I plan to vote in the upcoming local elections on 6 May, just as I’ve been voting for the whole of my adult life.
While this statement may not sound particularly surprising, there are many adults with learning disabilities and autism in the UK who cannot say the same applies to them. Many of them have missed out on voting for much of their adult life because of obstacles to participation, while others simply weren’t aware of their right to vote.
Let’s be clear: having a learning disability or autism is no barrier to voting for adults in the UK.
However, in a recent survey launched as part of Dimensions’ Love Your Vote campaign, 80% of respondents said that polling stations can be difficult for people with learning disabilities to use. Moreover, 77% said that it is difficult to find easy-read manifestos produced by political parties – if, indeed, they are produced in the first place.
As someone who has always been proud to vote, this signals need for change. Voting can be so empowering for many people, and it’s vital they know that they can make their voices heard – even if they need a little extra support to do so.
Helping staff to help voters
Staff at polling stations can play a big role in improving accessibility for individuals with learning disabilities and benefit from being trained on the full range of reasonable adjustments they can make for those with complex needs, which would in turn benefit many people whose experience of going to the polling station would be made even better as a result. Indeed, many voters who have learning disabilities or autism already relish the trip to the polling station, so it’s crucial that we keep this route for exercising their democratic right as accessible as possible.
Allowing a carer to accompany them in the polling booth to ensure they can understand the ballot paper before casting their vote is just one reasonable adjustment which can be made for those with additional needs. This is doubly important because the ballot papers are not designed with people with learning disabilities and autism in mind.
Easy-read is an easy solution
Similarly, before we even get to the polling station, small changes can be made which would make a huge difference for many people’s voting experience. Providing a larger polling card, for instance, would make participation more accessible for those who benefit from easy-read materials. In fact, the provision of easy-read versions of all materials used in our democratic process should be made a priority.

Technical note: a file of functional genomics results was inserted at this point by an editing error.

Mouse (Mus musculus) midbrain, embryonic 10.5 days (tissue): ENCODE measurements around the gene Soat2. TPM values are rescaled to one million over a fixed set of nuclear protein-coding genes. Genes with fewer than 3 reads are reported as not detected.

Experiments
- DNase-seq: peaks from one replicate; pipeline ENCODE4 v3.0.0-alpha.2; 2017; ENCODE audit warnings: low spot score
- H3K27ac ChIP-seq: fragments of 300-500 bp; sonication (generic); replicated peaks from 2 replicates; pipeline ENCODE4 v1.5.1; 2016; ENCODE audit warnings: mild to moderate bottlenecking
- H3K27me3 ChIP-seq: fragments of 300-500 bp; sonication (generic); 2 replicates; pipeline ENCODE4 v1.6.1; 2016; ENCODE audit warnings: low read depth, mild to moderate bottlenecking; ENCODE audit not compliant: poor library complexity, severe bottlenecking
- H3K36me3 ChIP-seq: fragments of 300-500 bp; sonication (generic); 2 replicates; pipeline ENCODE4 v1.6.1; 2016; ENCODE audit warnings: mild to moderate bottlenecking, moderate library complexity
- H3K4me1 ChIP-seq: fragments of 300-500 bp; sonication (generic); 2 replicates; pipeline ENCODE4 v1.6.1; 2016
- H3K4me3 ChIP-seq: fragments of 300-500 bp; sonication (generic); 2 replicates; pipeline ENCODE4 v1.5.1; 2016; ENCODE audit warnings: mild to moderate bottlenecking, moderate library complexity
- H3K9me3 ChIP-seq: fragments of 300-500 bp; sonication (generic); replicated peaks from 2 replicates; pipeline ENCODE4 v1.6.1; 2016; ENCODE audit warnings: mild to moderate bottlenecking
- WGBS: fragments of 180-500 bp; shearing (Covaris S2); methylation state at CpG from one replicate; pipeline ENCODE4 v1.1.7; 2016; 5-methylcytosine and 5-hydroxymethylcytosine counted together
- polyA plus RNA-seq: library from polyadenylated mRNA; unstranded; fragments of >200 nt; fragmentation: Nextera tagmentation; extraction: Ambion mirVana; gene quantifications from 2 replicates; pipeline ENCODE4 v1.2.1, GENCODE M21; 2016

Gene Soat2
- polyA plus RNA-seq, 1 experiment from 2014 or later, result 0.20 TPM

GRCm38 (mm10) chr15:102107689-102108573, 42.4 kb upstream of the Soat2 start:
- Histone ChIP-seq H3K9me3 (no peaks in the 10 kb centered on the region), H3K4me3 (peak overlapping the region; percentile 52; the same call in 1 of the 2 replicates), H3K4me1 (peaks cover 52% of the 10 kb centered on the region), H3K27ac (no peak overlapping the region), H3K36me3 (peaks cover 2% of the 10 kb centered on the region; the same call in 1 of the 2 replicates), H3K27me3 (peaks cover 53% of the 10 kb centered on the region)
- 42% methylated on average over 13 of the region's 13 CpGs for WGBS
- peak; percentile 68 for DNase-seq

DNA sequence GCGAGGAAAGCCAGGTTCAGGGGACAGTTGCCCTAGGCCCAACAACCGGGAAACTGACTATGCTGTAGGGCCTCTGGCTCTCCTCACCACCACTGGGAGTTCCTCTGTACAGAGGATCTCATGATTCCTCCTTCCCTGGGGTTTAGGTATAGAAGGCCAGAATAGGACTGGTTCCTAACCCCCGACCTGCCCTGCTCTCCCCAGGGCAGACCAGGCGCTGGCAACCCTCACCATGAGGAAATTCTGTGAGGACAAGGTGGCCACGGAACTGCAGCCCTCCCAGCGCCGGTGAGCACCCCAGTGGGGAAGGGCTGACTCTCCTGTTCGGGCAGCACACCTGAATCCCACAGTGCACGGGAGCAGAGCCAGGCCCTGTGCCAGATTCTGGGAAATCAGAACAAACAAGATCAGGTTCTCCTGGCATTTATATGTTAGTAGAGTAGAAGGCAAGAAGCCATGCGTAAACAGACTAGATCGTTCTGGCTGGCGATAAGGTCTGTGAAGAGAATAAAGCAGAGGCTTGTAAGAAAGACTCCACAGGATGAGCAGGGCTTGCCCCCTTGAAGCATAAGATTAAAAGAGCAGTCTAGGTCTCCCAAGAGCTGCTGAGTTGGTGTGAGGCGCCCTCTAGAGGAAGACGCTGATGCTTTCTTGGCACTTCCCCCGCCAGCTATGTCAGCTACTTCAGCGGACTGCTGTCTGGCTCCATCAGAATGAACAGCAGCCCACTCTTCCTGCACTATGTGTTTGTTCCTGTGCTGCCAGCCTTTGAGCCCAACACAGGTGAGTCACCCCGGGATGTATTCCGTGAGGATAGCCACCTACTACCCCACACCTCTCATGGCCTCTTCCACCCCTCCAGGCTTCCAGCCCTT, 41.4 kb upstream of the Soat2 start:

As a regular postal voter, it is also clear to me that postal voting can be made more accessible. By making all voting documents, not just ballot papers, larger or easier to read, we can benefit many voters with additional needs who cannot make it to the polling station. Making postal voting accessible is particularly important because, for those who require assistance to communicate their voting preference, it’s the only way they can be assured of its privacy.
People who communicate with the help of eye-gaze technology, for example, would have to say their choice out loud to their carer, potentially being overheard by fellow voters at the polling station. This is something one of my fellow Love Your Vote supporters, James Walker, has picked up on in his own experience of voting using eye-gaze. It’s part of the reason James has become an official electoral observer, so he can help voters who require additional support at his local polling station.
The secrecy of our vote, like our vote itself, may be something many of us take for granted, so we should ensure that everyone can enjoy the same privilege.
Voting is an enjoyable experience for those who do it, and many people with learning disabilities and autism are actually keenly politically engaged. I would encourage anyone who doesn’t vote to do so, as it can be so rewarding simply to have your say and ensure that your voice is heard this election season.
Dimensions provide a free Voting Passport to help those with disabilities to receive the reasonable adjustments they require in order to cast their vote at the polling station.
Emma, in her own words, wear many hats for Dimensions. A member of the Dimensions Council for a number of years, she is currently Deputy Chair of the Council in addition to her role as a Dimensions Quality Consultant. Emma has also sat on several panels interviewing candidates for senior roles within Dimensions, and was previously part of the team who helped introduce autism friendly measures to Salford Library.
Emma has been voting in elections for her entire adult life and is an avid supporter of Dimensions’ Love Your Vote Campaign.